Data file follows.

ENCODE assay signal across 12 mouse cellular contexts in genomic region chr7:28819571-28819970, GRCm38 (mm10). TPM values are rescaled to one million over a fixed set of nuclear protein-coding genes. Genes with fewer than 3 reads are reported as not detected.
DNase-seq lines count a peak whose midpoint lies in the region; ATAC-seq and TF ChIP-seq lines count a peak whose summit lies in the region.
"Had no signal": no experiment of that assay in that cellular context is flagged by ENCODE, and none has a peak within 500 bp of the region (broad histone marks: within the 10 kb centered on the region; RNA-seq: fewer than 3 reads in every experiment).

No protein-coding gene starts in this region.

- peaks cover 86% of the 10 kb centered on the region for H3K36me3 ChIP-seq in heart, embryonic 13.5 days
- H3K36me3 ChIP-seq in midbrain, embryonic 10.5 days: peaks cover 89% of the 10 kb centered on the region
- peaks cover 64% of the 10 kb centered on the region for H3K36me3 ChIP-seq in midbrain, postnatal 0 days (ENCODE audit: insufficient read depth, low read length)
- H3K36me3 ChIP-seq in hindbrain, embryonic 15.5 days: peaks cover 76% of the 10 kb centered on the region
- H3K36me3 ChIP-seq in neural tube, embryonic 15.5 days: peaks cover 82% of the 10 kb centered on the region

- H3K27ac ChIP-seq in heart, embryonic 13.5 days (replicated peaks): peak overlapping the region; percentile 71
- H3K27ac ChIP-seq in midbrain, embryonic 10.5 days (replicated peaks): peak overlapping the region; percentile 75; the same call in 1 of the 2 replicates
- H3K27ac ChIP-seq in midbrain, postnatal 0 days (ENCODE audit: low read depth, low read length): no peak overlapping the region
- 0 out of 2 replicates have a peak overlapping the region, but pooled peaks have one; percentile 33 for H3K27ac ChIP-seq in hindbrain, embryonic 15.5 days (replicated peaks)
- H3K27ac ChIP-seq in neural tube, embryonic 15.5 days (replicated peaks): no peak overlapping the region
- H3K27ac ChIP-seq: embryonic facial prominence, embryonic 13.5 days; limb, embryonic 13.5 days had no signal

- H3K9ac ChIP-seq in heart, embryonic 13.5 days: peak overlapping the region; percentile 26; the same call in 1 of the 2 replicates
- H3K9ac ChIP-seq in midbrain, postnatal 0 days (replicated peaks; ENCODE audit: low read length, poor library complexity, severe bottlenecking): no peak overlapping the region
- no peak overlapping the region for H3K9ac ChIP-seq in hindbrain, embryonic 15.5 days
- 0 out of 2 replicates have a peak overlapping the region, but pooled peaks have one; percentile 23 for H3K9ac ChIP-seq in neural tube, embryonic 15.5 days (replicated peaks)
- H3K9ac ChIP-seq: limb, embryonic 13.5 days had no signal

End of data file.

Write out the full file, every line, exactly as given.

ENCODE assay signal across 12 mouse cellular contexts in genomic region chr7:28819571-28819970, GRCm38 (mm10). TPM values are rescaled to one million over a fixed set of nuclear protein-coding genes. Genes with fewer than 3 reads are reported as not detected.
DNase-seq lines count a peak whose midpoint lies in the region; ATAC-seq and TF ChIP-seq lines count a peak whose summit lies in the region.
"Had no signal": no experiment of that assay in that cellular context is flagged by ENCODE, and none has a peak within 500 bp of the region (broad histone marks: within the 10 kb centered on the region; RNA-seq: fewer than 3 reads in every experiment).

No protein-coding gene starts in this region.

- peaks cover 86% of the 10 kb centered on the region for H3K36me3 ChIP-seq in heart, embryonic 13.5 days
- H3K36me3 ChIP-seq in midbrain, embryonic 10.5 days: peaks cover 89% of the 10 kb centered on the region
- peaks cover 64% of the 10 kb centered on the region for H3K36me3 ChIP-seq in midbrain, postnatal 0 days (ENCODE audit: insufficient read depth, low read length)
- H3K36me3 ChIP-seq in hindbrain, embryonic 15.5 days: peaks cover 76% of the 10 kb centered on the region
- H3K36me3 ChIP-seq in neural tube, embryonic 15.5 days: peaks cover 82% of the 10 kb centered on the region

- H3K27ac ChIP-seq in heart, embryonic 13.5 days (replicated peaks): peak overlapping the region; percentile 71
- H3K27ac ChIP-seq in midbrain, embryonic 10.5 days (replicated peaks): peak overlapping the region; percentile 75; the same call in 1 of the 2 replicates
- H3K27ac ChIP-seq in midbrain, postnatal 0 days (ENCODE audit: low read depth, low read length): no peak overlapping the region
- 0 out of 2 replicates have a peak overlapping the region, but pooled peaks have one; percentile 33 for H3K27ac ChIP-seq in hindbrain, embryonic 15.5 days (replicated peaks)
- H3K27ac ChIP-seq in neural tube, embryonic 15.5 days (replicated peaks): no peak overlapping the region
- H3K27ac ChIP-seq: embryonic facial prominence, embryonic 13.5 days; limb, embryonic 13.5 days had no signal

- H3K9ac ChIP-seq in heart, embryonic 13.5 days: peak overlapping the region; percentile 26; the same call in 1 of the 2 replicates
- H3K9ac ChIP-seq in midbrain, postnatal 0 days (replicated peaks; ENCODE audit: low read length, poor library complexity, severe bottlenecking): no peak overlapping the region
- no peak overlapping the region for H3K9ac ChIP-seq in hindbrain, embryonic 15.5 days
- 0 out of 2 replicates have a peak overlapping the region, but pooled peaks have one; percentile 23 for H3K9ac ChIP-seq in neural tube, embryonic 15.5 days (replicated peaks)
- H3K9ac ChIP-seq: limb, embryonic 13.5 days had no signal